Monday, July 28, 2008
Amazing photos are here.
Results and maps are here.
So after my dnf at Devils Backbone a couple weeks ago, my next race was Speedgoat 50k at Snowbird up Little Cottonwood Canyon in Salt Lake. My friend, Cole, who I am pacing and crewing at Wasatch was out for a week before Speedgoat for some training. He lives in Ohio (que the tears) so there was some work to be done (or so I thought). He came out Sunday before last and by Thursday, he had logged 70 some miles and 20,000 feet of climbing and systematically kicked my ass. Here are some pictures of our fun:
We took Friday off as a rest day and travelled to Salt Lake after a late start out of Jackson complete with breakfast burritos and ice cream shakes. The ride was uneventful but hot seeing I have never owned a vehicle with air conditioning. We checked into the Lodge or the Inn I forget but it was nice, right at the start with a pool. My only goal for the day was the pool and that got done around 7 that nite. We ate dinner with our friend, Eric Johnson from Logan who was racing too and went to bed.
Not too early of a start 6:30 and we just had to check in and get our bags. Sweet goat shirts, mine's black and looks incredibly menancing. I can't wait to wear it on an overcast day. I think with the sun hitting that thing could kill me within minutes but cloudy, I'm busting it out.
The actual course or vertical weren't really decided on until the last minute and you know I like it like that. Keeps it interesting. I decided not to study the map even though my friend Todd had printed us out a nice big color coded map. I just daydreamed when they were going over it because one look at that thing and I knew it wouldn't help me much, more confusing. I heard words like "intestinal loops" so I knew I was relying on the flagging job of fellow runners who were volunteering.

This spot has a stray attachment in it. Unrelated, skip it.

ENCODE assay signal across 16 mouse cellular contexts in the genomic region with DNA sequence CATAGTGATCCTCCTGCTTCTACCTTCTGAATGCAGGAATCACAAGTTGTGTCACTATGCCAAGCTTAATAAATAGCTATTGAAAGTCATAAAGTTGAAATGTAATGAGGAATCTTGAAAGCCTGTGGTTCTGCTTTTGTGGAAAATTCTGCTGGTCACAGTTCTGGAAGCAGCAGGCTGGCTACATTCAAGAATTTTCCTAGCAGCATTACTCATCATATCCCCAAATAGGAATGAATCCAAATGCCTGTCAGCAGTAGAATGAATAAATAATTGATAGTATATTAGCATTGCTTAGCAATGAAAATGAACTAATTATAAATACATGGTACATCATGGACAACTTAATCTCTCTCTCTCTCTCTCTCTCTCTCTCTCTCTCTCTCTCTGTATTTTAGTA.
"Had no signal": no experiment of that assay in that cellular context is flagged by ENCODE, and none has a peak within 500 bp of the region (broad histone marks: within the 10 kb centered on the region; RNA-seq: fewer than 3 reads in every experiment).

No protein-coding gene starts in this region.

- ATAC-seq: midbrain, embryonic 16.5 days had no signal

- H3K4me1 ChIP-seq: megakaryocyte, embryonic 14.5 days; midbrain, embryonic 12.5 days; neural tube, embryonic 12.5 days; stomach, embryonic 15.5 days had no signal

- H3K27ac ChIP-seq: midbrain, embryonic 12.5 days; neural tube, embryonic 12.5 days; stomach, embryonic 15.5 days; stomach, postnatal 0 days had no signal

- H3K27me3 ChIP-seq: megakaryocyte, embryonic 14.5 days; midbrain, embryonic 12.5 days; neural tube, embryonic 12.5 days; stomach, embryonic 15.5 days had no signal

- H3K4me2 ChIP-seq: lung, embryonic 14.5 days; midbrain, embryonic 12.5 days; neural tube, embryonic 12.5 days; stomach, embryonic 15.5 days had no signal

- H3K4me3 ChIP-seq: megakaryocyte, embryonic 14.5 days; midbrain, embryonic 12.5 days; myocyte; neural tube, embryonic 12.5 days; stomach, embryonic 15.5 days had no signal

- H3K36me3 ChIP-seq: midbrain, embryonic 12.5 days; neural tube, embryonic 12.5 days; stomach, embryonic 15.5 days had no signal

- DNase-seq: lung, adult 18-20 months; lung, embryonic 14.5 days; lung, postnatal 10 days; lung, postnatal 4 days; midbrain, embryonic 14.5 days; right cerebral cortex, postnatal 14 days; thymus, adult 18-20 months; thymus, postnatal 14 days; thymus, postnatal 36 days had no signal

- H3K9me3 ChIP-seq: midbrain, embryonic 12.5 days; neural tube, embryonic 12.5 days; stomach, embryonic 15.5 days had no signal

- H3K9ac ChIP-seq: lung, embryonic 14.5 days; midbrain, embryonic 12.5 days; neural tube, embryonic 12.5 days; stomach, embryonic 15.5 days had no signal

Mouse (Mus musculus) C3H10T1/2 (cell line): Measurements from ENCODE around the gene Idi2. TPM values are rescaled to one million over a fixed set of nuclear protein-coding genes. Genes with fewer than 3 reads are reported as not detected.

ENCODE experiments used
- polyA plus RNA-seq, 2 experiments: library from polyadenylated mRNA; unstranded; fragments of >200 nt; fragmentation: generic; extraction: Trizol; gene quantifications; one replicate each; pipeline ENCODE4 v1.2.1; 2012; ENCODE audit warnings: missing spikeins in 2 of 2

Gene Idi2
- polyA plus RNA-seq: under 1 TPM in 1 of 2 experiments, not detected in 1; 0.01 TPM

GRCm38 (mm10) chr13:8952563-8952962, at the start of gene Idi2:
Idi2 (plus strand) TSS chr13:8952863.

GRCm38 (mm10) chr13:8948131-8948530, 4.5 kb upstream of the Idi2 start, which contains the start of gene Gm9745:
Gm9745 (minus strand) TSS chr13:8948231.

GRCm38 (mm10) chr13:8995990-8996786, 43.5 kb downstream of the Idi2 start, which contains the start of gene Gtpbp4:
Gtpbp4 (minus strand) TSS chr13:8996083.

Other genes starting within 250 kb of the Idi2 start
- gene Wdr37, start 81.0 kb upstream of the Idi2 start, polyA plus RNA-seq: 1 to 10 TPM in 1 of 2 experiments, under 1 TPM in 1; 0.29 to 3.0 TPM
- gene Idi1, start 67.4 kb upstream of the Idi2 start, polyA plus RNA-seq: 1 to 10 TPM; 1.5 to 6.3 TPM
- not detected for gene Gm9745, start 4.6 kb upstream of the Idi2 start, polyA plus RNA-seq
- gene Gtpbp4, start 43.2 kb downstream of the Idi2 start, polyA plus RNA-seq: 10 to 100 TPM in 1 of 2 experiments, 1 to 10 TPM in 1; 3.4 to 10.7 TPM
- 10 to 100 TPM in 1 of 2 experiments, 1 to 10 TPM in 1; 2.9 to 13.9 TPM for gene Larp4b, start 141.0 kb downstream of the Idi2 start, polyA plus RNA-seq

We figure out drop bag, one for both of us. I put in extra gels, trying to roctane (and loving them), extra socks, shirt and my inhaler. In light of my recent hamburger feet, Cole kindly suggested I try another pair of socks and as a true gear whore (I mean horder), he had an extra pair. So I wore his Wright socks underneath my smartwool and low and behold, not that many blisters at all.
We headed to the start and were off in no time. I should explain where I was in the morning, let's just say I was dragging ass. Too many great days and nites of running followed by palty 5-6 hours of sleep were catching up to me. I had my black period pretty much right off the bat. I woke up in a mood funk (not funky) and in a lot of pain. I had worked on my achilles and calves (constant annoyance) in the car on the way to SLC and proceeded to fire those things badly. You know when you are saying things like "come on, baby, you can do this" in the first 15 minutes, it's not good. I tried to get Cole to go on as he was strong and felt good but wouldn't. We were way back and Cole said he got worried when he looked back and our only competition was the guy picking up the flags, oh god.
But as we all know, these periods do not last forever. Mine usually last exactly one hour, so at 7:30, the monkey slid off my back and I climbed. And oh how we climbed... 4000 feet in the first 8 miles but it's Karl Meltzer race so there were little downhills in the middle of the climbs and towards the end of the race, you didn't want to do the downhills because you knew what came after the downhills. Got to the first aid station at 4 miles, peed, watered and had a little downhill feeling better. We climbed up to 11,000 at the top of the tram and hit the aid station and drop bag there. Saw some folks I know, Becky and Jarrod and said hi. Filled up, grabbed some chips and a peanut butter/jelly sandwich and knew there was some downhill coming.